"We suffer a loss, collectively, when we over-intellectualize and stop the physical practices and self-care skills taught by traditions like curanderismo," Atava tells us, echoing Abi's focus on building the "blood and bone relationship" to our world. Over the last decade, she has also heeded Myrna's call to engage in this important work, despite its challenges. "Even though it was tough, I see it as my spirit offering," Atava continues, "and it led to the launch of our Cecemmana course." This nine-month training, whose name is from Nahuatl (the language of communities native to Central America and southern Mexico) and means "scattering seeds on the earth", gathers these seeds of relationship, embodied practice, and spirit-centered work and plants them in the world through a comprehensive herbalist training program. Crucially, the program is taught from the perspective of people of color, with a focus on traditional, indigenous ways of connecting with nature and self. And because today, due to deep and ongoing inequities and oppression, Black Americans can face significant challenges accessing classes and herbal training, Ancestral Apothecary has instituted a BIPOC+POC Scholarship Fund to provide tuition assistance for their offerings. In 2020, they were able to deliver 56 full scholarships to their inclusive, BIPOC-centered programs -- thanks to a fund built entirely from community support.

"I had my first vision of plants talking some years ago, sitting in clinic with a client," Abi recalls, as she shares ideas about what led her to explore the deeper, almost spiritual side of working with the power of plants. After many years of study, including meditation on her own ancestral legacy, it was in joining the work of Ancestral Apothecary that she felt her calling "open up fully to ancestors, to passion" -- and to a direct channel to the voices of medicinal plants. That is, in part, the promise that working with the plants of our lineage, the plants of our deepest dreams, offers us: a meaningful, direct connection to the green world, a touchstone from where the work of inclusion, understanding, and mutual support can begin. "Growing moriviví in California is a way to remember the sweetness that I held as a little one," explains Myrna. "Before the trauma, before the hurt, before the weight that can come with adulthood -- to remember the plant is part of me." We close where we began: by recognizing that it is the herbal traditions of our elders that can lead us back to a living, embodied communion with nature and the child-like joy that brings.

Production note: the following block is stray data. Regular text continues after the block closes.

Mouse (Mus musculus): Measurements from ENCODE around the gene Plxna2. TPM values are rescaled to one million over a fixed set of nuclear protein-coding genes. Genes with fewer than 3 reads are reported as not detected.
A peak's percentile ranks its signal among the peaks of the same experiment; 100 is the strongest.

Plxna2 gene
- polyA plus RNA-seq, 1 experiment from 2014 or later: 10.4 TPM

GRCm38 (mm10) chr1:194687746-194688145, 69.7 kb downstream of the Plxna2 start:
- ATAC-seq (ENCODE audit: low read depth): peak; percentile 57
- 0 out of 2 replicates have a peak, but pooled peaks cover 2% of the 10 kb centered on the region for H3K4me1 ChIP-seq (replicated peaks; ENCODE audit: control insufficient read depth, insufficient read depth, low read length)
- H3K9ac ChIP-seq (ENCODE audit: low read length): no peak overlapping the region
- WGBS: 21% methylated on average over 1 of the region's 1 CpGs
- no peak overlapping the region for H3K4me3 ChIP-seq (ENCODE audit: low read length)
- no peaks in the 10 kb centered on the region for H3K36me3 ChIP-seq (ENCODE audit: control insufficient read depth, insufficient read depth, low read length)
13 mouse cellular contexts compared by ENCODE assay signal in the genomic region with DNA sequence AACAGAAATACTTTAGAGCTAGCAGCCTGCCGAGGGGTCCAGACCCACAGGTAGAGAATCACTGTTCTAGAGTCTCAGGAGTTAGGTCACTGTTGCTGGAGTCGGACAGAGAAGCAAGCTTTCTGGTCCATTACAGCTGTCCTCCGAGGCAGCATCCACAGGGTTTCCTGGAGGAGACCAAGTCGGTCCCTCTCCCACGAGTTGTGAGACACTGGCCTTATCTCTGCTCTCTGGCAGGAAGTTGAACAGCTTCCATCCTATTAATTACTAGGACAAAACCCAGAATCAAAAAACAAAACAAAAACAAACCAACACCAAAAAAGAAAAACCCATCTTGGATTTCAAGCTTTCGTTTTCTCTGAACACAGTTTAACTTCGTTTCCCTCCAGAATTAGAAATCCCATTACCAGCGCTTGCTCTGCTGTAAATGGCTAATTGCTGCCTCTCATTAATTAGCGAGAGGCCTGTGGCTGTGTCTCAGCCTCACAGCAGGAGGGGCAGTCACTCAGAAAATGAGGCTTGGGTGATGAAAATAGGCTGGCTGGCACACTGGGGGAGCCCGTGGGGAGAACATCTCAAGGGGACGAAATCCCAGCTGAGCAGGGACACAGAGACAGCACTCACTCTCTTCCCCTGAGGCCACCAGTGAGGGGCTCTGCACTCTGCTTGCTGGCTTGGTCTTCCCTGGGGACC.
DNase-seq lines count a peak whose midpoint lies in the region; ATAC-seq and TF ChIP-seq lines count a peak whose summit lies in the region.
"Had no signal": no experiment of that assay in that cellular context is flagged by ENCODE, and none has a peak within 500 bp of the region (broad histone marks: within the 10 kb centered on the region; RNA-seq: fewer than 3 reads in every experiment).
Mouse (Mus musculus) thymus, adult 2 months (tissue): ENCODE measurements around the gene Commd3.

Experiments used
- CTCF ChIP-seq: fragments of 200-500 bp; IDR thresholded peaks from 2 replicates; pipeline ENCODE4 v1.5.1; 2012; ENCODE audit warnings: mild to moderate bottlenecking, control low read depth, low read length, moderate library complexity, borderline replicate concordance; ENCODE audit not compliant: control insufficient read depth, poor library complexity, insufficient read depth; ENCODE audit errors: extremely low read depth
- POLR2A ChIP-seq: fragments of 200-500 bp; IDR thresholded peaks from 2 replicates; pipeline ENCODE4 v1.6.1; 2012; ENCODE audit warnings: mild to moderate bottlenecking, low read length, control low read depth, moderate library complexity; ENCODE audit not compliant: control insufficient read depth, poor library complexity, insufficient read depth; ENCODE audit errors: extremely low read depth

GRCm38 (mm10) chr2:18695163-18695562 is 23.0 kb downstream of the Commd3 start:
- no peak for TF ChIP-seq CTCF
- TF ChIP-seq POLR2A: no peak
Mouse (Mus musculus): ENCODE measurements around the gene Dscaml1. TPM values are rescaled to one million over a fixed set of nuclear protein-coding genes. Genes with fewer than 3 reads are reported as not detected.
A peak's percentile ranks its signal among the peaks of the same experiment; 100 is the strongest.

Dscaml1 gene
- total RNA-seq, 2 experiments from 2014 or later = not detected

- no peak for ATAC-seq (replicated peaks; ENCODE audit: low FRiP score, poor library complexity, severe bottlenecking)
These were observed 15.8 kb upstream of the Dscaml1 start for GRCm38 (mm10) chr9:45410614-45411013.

As a final note, Atava explains that we need to keep focused attention on members of the herbal community who may not share the advantages and access many of us take for granted -- including folks from the BIPOC, queer, trans, and gender non-conforming communities. As an example, consider how easy or difficult it might be for you to access land for growing, harvesting, or even getting to know living, breathing medicinal plants. "The landless herbalist, the landless farmer, is a reality", she reminds us. "It is hard to find a safe piece of land to take our students out into nature, where they won't be met with exclusion or even violence." If you know of good wild spots around San Francisco, or if you feel like joining or supporting the work of Ancestral Apothecary, please get in touch. And together may we find our own ancestral path, recognize and support the work of Black and indigenous herbalists in our community, and be held in the sweetness of the green.

Myrna leads a socially distanced plant walk with Cecemmana students on Ohlone territory:

Ancestral Apothecary Pandemic Plant Walk

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Follow Ancestral Apothecary School on Instagram at @ancestralapothecary and on Facebook.  

To learn more about Abi Huff’s work, follow her on @_thestingingnettle_

Click here to learn more about Atava Garcia Swieciki’s work.

Visit Myrna Cabán Lezcano's site, flor y machete or follow her at @florymachete.

Learn more about the BIPOC+POC scholarship fund here